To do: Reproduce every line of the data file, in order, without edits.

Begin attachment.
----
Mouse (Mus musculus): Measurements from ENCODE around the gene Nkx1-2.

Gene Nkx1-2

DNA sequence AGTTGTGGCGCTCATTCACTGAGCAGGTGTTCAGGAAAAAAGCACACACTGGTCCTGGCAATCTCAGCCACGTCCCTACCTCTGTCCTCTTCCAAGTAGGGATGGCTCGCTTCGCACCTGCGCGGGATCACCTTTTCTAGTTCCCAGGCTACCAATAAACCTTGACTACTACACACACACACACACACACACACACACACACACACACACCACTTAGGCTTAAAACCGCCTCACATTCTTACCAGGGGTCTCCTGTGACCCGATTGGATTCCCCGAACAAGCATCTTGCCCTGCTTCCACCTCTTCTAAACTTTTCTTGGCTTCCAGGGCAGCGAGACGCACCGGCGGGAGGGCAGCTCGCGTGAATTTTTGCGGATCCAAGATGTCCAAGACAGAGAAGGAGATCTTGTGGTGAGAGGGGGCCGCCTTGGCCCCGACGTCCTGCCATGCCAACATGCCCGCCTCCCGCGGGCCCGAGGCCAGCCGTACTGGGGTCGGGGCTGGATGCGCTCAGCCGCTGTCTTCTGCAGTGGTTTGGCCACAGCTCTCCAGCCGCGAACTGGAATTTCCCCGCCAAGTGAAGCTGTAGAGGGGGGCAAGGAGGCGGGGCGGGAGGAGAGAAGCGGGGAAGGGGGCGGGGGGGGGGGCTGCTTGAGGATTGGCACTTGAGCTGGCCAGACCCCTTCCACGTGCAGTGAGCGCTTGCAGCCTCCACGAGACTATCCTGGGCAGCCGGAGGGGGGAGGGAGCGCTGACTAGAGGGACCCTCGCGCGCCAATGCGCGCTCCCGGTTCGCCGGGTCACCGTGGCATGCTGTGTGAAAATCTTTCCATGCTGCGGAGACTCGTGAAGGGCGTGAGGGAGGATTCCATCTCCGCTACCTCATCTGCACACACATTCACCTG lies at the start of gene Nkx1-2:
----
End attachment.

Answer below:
Mouse (Mus musculus): Measurements from ENCODE around the gene Nkx1-2.

Gene Nkx1-2

DNA sequence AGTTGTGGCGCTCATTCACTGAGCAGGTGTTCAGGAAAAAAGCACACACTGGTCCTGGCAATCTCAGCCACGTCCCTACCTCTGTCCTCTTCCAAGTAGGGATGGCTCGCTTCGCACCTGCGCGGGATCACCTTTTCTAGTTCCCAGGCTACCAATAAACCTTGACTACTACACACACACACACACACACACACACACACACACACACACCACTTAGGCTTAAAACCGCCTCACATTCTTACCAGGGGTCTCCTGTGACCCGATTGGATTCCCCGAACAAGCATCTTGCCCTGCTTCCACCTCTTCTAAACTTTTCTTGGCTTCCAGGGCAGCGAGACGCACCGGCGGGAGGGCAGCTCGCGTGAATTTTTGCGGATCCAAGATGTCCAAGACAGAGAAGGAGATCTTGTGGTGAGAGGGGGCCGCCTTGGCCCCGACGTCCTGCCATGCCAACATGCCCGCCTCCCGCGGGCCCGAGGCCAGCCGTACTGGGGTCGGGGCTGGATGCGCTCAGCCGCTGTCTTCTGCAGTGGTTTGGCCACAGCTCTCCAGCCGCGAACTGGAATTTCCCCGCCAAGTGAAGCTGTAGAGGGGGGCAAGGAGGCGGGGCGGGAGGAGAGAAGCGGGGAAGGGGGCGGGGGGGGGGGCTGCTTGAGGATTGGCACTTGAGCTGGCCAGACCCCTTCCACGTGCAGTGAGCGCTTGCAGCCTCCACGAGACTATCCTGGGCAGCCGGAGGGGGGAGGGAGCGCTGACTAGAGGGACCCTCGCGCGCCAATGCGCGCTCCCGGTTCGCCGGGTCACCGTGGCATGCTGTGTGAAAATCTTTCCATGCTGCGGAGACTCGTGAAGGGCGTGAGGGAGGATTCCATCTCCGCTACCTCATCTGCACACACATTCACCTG lies at the start of gene Nkx1-2: